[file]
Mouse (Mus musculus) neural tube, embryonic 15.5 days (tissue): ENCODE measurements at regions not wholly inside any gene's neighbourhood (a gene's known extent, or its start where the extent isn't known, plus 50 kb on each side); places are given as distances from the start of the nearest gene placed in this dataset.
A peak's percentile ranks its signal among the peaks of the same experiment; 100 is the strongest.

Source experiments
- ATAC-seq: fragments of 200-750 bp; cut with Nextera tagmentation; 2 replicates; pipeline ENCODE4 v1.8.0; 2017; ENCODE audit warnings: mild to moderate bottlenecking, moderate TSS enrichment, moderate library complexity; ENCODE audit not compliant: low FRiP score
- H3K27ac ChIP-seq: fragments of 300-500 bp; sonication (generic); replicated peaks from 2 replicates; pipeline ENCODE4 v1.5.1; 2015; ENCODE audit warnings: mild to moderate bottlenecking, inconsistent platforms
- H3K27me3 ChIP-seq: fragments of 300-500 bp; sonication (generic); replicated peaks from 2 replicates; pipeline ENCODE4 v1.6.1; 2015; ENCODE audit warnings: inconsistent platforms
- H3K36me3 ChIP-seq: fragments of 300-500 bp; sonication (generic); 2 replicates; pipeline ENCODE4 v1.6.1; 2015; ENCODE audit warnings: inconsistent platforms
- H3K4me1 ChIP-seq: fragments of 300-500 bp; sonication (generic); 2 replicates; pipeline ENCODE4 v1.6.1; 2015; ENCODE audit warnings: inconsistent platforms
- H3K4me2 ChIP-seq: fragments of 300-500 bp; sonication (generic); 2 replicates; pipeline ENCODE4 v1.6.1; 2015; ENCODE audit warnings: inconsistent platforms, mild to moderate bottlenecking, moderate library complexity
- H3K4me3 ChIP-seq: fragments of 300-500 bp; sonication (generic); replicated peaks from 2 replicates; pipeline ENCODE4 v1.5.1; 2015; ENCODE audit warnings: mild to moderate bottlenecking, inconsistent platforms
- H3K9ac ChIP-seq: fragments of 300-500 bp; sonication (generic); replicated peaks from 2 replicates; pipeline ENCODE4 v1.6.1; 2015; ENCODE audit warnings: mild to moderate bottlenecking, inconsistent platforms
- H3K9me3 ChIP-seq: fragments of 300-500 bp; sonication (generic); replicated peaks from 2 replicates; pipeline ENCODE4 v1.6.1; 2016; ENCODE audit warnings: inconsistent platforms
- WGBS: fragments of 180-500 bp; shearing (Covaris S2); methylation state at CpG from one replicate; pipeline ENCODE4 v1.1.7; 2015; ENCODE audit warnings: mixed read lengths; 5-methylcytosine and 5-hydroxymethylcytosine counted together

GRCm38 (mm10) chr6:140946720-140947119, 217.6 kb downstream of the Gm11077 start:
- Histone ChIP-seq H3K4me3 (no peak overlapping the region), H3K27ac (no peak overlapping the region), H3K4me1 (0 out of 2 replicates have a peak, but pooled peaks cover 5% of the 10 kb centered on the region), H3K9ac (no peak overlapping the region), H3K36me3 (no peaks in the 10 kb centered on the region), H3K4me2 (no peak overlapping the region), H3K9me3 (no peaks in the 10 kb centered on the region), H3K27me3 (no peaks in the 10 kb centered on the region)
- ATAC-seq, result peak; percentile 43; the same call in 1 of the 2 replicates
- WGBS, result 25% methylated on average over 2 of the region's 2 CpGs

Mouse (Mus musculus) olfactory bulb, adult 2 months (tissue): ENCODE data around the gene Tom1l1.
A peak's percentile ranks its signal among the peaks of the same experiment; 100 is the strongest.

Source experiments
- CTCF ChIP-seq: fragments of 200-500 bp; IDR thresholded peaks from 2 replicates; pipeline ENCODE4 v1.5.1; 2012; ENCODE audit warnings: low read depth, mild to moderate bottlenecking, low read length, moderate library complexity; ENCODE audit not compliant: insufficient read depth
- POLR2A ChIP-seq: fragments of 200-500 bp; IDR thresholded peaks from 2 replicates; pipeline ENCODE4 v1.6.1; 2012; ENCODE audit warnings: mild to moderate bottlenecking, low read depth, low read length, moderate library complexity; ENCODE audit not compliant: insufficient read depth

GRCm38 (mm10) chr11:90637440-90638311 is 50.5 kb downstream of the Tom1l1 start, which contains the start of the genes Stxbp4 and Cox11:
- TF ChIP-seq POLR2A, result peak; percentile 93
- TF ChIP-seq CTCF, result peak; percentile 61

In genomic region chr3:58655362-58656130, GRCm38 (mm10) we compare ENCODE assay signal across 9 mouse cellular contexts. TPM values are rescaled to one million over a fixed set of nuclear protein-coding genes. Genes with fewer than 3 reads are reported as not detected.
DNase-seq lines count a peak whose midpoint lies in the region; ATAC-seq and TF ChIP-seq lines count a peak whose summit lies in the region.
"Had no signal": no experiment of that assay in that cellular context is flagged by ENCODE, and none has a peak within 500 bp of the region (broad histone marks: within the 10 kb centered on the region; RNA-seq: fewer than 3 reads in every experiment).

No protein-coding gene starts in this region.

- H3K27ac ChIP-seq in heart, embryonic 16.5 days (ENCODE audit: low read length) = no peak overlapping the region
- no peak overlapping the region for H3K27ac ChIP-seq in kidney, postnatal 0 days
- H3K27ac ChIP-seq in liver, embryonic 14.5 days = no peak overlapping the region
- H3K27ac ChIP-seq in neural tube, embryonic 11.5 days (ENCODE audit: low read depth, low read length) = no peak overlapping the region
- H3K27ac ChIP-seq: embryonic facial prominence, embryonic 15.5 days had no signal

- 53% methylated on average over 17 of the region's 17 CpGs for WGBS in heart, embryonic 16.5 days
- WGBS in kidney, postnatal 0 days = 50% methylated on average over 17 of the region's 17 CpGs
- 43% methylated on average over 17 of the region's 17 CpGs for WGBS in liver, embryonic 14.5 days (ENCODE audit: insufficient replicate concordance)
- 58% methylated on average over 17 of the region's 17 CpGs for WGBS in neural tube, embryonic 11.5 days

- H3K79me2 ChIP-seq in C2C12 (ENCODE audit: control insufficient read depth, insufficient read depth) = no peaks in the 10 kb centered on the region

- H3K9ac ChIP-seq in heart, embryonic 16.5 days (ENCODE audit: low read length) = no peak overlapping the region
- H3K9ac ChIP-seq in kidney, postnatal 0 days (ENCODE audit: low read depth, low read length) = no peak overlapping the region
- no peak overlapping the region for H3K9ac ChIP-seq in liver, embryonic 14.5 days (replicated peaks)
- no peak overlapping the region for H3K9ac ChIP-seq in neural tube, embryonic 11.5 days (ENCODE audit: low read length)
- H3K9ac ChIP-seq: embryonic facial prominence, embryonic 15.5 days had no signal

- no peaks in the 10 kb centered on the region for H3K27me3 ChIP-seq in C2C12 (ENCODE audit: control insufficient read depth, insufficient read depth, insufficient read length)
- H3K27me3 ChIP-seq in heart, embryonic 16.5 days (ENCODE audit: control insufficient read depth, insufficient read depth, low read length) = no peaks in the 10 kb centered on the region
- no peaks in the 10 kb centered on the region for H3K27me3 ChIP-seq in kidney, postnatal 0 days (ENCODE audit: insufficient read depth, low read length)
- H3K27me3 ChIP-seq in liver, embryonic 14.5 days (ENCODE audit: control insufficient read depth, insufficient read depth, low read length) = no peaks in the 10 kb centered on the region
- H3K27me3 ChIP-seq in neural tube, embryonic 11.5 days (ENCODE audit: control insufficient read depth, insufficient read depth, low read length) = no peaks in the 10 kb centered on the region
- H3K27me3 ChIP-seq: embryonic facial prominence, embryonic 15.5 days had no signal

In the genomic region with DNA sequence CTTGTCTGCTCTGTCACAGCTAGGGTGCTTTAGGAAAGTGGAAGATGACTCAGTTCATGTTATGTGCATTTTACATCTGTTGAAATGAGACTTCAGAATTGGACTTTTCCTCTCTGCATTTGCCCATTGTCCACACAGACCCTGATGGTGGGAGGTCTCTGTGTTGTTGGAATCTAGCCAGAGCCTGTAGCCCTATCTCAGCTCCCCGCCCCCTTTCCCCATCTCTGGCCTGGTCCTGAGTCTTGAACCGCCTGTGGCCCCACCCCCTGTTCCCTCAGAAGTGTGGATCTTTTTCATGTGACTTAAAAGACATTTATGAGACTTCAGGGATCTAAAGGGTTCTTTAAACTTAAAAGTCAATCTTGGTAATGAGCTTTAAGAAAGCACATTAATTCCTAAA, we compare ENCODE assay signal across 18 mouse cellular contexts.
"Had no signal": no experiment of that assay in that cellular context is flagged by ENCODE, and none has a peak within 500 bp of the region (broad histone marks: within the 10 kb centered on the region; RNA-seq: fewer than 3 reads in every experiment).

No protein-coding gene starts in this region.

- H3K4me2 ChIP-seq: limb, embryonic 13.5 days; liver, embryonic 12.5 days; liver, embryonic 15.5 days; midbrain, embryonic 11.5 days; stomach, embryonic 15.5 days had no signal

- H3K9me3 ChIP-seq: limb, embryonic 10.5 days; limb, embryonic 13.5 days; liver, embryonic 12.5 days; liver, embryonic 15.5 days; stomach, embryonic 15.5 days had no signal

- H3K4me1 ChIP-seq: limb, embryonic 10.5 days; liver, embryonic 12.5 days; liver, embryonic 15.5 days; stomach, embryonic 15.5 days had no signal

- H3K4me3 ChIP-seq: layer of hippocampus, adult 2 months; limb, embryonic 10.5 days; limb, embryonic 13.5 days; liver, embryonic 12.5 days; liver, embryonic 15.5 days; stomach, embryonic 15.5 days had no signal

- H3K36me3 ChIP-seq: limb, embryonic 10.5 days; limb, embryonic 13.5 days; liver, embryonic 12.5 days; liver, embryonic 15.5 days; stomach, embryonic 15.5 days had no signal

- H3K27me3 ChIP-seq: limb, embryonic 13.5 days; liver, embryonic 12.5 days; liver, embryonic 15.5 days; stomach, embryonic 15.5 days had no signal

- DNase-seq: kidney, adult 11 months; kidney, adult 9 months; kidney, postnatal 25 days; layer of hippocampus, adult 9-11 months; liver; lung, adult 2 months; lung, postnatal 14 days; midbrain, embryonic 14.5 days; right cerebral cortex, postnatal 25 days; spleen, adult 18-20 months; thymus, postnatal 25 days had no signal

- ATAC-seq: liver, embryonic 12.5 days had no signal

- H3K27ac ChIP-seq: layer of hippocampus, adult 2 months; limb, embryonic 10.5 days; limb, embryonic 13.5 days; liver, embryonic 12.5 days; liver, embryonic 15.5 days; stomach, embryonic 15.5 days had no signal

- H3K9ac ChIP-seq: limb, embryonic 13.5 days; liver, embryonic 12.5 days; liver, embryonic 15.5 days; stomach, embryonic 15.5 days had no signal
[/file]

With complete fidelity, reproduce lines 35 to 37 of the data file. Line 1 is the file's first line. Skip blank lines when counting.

- 53% methylated on average over 17 of the region's 17 CpGs for WGBS in heart, embryonic 16.5 days
- WGBS in kidney, postnatal 0 days = 50% methylated on average over 17 of the region's 17 CpGs
- 43% methylated on average over 17 of the region's 17 CpGs for WGBS in liver, embryonic 14.5 days (ENCODE audit: insufficient replicate concordance)